Angela France, Occupation
George Szirtes said of Occupation: “Angela France’s robust poems move through a range of themes, but the passage of time and the struggle against it, in physical effort, in mind and in dream, recur. There is also a very welcome intellectual clarity that produces a beauty of its own, in short poems, like 'Unpoem' and 'Beeing', but also in more gritty works of realism like 'Urban'. The poems are always vigorous and rhythmically controlled. Occupation establishes a clear, firm, valuable voice in contemporary poetry.”
Angela says, “I have sometimes been asked about the title; why Occupation. The short answer is that it is one of those slippery words with many interpretations and I enjoy ambiguity. The longer answer is that most of its meanings resonate with poems in the book: I often inhabit –or occupy- other skins and voices when I am writing; I find the specialist words, tools and attitudes of different trades and occupations fascinating and there are a few poems based on occupations; I often want to give voice to those not at the centre – the marginalised or ignored - those who are oppressed or (in some sense) occupied; and some of the characters that interest me are occupied by obsessions.”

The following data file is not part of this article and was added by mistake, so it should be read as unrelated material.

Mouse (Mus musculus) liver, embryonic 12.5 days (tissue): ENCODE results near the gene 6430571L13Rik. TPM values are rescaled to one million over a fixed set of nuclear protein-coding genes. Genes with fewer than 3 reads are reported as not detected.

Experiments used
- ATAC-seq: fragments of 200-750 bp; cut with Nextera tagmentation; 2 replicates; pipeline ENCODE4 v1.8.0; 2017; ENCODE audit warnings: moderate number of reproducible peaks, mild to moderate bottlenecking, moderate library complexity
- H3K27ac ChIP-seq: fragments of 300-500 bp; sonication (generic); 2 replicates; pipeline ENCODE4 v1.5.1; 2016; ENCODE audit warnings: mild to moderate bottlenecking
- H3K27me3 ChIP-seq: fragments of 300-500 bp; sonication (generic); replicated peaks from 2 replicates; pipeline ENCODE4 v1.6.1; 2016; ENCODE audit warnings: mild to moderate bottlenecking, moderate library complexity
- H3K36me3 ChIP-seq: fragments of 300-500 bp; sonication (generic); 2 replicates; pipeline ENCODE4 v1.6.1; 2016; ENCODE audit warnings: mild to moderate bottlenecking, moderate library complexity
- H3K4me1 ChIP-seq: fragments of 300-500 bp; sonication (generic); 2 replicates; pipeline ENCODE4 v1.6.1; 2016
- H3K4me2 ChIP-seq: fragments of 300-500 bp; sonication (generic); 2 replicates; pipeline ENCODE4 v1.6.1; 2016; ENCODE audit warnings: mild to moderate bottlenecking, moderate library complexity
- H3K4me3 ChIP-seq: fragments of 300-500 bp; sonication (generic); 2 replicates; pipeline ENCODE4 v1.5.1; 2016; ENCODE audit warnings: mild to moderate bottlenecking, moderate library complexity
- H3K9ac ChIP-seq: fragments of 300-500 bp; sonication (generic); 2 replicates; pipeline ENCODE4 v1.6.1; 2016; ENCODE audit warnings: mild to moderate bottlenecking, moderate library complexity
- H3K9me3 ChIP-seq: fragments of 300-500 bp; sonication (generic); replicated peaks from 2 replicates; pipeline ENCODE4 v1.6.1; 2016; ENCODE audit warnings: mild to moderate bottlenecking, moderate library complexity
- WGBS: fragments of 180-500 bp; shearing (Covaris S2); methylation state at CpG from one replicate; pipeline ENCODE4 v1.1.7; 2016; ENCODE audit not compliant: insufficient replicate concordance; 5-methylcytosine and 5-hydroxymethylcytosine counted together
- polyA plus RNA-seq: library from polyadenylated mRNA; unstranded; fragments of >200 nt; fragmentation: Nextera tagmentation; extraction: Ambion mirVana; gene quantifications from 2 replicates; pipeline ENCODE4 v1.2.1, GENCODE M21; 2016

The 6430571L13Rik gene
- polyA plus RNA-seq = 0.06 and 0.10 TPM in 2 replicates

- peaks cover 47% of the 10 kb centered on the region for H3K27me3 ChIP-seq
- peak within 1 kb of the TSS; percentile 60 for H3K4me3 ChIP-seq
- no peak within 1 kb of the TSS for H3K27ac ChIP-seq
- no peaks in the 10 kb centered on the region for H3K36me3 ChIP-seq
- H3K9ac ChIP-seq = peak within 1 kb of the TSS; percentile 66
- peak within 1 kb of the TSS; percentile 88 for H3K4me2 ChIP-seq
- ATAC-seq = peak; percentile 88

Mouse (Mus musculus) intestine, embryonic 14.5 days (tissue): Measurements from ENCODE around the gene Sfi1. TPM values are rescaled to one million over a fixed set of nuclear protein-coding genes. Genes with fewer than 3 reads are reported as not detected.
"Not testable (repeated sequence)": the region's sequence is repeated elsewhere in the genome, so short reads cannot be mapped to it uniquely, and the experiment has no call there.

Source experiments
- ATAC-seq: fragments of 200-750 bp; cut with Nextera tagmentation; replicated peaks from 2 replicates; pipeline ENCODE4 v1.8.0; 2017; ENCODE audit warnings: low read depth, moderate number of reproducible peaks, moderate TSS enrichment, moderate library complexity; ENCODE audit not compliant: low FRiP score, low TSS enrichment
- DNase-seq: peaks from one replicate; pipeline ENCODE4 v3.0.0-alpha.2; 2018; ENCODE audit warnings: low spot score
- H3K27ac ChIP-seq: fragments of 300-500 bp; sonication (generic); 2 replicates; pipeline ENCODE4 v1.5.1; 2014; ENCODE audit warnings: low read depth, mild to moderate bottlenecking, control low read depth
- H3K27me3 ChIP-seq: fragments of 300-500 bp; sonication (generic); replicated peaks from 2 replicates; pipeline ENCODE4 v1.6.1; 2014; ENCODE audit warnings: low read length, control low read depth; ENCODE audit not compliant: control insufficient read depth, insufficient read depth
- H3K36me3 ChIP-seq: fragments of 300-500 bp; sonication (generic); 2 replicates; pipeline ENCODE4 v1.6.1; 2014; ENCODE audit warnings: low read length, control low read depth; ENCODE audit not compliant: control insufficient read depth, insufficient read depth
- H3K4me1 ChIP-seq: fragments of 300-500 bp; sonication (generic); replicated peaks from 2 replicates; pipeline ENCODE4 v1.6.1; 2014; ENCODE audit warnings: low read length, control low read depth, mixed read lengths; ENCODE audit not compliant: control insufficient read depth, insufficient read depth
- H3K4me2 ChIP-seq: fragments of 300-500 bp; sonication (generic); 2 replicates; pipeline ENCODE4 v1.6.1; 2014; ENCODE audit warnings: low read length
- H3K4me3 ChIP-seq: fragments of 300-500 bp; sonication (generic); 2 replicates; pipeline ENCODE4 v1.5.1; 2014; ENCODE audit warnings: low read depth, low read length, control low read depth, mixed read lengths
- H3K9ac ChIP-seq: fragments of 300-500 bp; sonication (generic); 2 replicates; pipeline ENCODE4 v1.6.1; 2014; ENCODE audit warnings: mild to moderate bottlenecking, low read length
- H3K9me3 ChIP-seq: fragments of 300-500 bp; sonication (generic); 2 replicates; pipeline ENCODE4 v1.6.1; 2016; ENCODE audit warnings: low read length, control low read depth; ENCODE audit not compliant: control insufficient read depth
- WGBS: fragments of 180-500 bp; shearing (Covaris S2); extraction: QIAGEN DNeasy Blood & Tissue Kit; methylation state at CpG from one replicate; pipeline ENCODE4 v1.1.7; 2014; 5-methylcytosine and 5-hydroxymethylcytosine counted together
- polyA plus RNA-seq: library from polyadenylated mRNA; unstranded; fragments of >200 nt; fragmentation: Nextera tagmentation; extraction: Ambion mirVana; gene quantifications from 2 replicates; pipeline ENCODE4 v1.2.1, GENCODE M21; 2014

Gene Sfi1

Occupation is available from Ragged Raven Press, priced £7 (inc P&P). It has been reviewed here and here. And here's a poem, 'Urban', which George Szirtes refers to above:
When he comes to a town, he stops
trying to breathe quietly.
He allows the sound to roar
in his lungs, pulls in the tar-taste,
the dust, the particles of skin
and pigeon shit.
Oil slicks his throat,
coats his teeth.
His skin roughens,
as his pores enlarge
to swallow smut.
He flexes his fingers,
feels a rasping in his joints.
He watches a woman disappear
from one end of the street
and appear at the other in a gritty blink.
He peers into shops,
doesn’t notice how far he has to bend.
The shoppers and registers
tingle like a rash, a tinnitus.
He shakes his head and people look up,
fumble for umbrellas.
He knows his heart is slowing,
can feel his chest creaking
as his pulse booms
like an avalanche.
Looking down he is puzzled
by the vague greyness of his hands,
the granite weight of his legs.
He leans against a wall
to rest and it feels like home,
he lies down on the road
and it feels like feather
He wakes, stirs,
cars buck and crash on his chest,
shoppers scream and fall
in the corridors of his heart.
He cries out and windows shatter;
office blocks crumble. Tiny people
tumble from tall buildings
into his open throat.